Prince Albert has definitely redeemed Sabrina Paige in my eyes, and I will definitely be keeping an eye out for whatever she comes up with next.

Final rating: ★★★★☆

#mmdreading: three books by the same author

Book review: The Life-Changing Magic of Tidying Up by Marie Kondo

The Life-Changing Magic of Tidying Up by Marie Kondo
Series: Magic Cleaning #1
Rating: ★★☆☆☆
Links: AmazonGoodreads
Publication Date: October 14, 2014
Source: Borrowed

Despite constant efforts to declutter your home, do papers still accumulate like snowdrifts and clothes pile up like a tangled mess of noodles?

Japanese cleaning consultant Marie Kondo takes tidying to a whole new level, promising that if you properly simplify and organize your home once, you’ll never have to do it again. Most methods advocate a room-by-room or little-by-little approach, which doom you to pick away at your piles of stuff forever. The KonMari Method, with its revolutionary category-by-category system, leads to lasting results. In fact, none of Kondo’s clients have lapsed (and she still has a three-month waiting list).

With detailed guidance for determining which items in your house “spark joy” (and which don’t), this international best seller featuring Tokyo’s newest lifestyle phenomenon will help you clear your clutter and enjoy the unique magic of a tidy home – and the calm, motivated mindset it can inspire.

When I checked this book out from my library, I was dead set on learning something from it. “TEACH ME HOW TO BE ORGANIZED,” I thought. “SHOW ME HOW TO GET RID OF ALL THE STUFF I DON’T NEED!” After finishing this book (six days later, an incredible length of time for a book so short) I have to confess that I know no more about cleaning and organizing than I did last week. I am, however, considerably more irritated.

First, let me say that this book is translated from the original Japanese, so some of the quirks in language may be due to translation issues. Some of the suggestions that seem weird might just be due to cultural differences. But come on, the word “tidying” shows up about thirty times per page and Kondo is just. so. judgy.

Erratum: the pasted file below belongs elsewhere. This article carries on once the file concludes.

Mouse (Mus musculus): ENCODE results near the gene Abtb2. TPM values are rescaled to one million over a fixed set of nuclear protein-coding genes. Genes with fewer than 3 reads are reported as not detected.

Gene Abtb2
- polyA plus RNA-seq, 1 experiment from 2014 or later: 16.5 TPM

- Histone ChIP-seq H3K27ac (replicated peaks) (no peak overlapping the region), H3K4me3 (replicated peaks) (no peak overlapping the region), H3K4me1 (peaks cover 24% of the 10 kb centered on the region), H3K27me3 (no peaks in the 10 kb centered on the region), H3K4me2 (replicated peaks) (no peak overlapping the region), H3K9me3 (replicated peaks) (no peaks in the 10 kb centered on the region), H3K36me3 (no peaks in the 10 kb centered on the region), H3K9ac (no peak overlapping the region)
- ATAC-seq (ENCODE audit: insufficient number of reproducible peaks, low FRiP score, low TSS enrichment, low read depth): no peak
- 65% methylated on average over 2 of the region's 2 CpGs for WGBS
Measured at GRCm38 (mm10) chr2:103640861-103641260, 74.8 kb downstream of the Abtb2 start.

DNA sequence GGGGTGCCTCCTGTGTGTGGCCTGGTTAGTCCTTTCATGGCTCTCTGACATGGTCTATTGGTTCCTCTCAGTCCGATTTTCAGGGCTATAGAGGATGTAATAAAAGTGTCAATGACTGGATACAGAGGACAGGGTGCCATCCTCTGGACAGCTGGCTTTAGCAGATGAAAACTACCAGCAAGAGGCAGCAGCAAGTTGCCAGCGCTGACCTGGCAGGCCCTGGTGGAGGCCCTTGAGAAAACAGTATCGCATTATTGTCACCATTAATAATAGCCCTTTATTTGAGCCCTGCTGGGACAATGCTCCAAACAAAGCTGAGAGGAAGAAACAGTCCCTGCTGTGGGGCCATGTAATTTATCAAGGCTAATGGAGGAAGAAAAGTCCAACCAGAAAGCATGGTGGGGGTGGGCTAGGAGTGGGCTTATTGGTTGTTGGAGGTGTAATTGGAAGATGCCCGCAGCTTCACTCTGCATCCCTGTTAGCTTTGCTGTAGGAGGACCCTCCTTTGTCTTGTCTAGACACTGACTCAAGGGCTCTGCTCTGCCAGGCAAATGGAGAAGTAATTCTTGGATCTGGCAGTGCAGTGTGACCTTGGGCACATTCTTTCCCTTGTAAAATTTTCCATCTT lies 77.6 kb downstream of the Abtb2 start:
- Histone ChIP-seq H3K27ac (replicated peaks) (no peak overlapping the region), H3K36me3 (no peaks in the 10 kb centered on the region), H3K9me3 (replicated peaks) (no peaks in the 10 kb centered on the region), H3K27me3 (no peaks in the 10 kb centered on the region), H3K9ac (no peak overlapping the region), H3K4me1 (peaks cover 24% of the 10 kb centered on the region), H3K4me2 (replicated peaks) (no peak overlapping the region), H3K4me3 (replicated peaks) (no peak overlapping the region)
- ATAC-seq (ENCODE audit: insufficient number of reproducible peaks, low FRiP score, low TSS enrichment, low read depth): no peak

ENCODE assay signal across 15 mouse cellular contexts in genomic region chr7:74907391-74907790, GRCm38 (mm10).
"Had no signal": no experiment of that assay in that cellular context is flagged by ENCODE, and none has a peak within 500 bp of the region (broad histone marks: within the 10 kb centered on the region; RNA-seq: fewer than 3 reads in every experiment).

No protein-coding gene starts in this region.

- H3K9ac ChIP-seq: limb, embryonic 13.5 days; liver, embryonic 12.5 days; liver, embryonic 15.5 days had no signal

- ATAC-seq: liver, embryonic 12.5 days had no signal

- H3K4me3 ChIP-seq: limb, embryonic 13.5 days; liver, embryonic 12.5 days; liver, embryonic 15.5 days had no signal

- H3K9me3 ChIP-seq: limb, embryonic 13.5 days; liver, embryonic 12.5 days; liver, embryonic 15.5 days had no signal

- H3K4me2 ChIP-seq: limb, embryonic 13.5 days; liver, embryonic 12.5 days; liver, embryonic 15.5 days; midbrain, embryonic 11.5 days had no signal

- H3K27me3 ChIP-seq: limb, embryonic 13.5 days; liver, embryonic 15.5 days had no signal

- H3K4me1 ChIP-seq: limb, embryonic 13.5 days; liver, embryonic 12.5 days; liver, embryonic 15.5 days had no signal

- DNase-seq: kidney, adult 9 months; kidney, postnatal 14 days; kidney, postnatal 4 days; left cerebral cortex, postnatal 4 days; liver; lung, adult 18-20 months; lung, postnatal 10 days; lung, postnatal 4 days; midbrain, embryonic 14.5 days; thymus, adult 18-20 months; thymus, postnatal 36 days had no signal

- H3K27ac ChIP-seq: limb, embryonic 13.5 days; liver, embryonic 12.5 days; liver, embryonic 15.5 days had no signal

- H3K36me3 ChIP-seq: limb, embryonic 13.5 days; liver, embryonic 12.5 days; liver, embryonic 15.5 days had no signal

Now, let me say that for a book that praises downsizing and has the main goal of getting you to trash everything in your life that you don’t absolutely need, it is so much longer than it needs to be. On how many pages, and in how many ways, can Kondo rave about her process? Yes, I understand. I must quickly, all at once (over six months), get rid of everything that does not spark joy in my life. Then I must properly store what’s left over in a way that is respectful to the item, and respectful to my home. It’s really not a very complicated method. Honestly, it could have been summarized with a few gifs in a Buzzfeed article. But for some reason, this book is more than 200 pages.

Much of the book is dedicated to little anecdotes about Kondo’s clients. Imagine paying this woman some obscene amount of money to come into your house and tell you everything you’re doing wrong. “Does it spark joy?” she asks you. “Yes, absolutely,” you say. “Are you sure? It’s kinda ugly…” she responds. At this point, I would find myself showing her the door.

But that’s not all. Kondo won’t let you keep excess anything. One client has a toothbrush stash. Another person stockpiles toilet paper. “Get rid of it all,” she says. “You don’t need it. It’s fun to see how long you can go without it!” Um, we are talking about toothbrushes and toilet paper, right? I can’t say that a toothbrush or a roll of toilet paper has ever sparked joy in my heart, but I certainly miss them when they’re gone.

Oh, and don’t forget about that time you invited her into your home to help you purge your unnecessary possessions and got diarrhea. That’s now immortalized in her international bestselling self-help book. Congrats! (Don’t worry, it’s just a side effect of cleansing your home of toxins.)

Prepare to be judged about your wardrobe:

The worst thing you can do is to wear a sloppy sweat suit. I occasionally meet people who dress like this all the time, whether waking or sleeping. If sweatpants are your everyday attire, you’ll end up looking like you belong in them, which is not very attractive. What you wear in the house does impact your self-image.“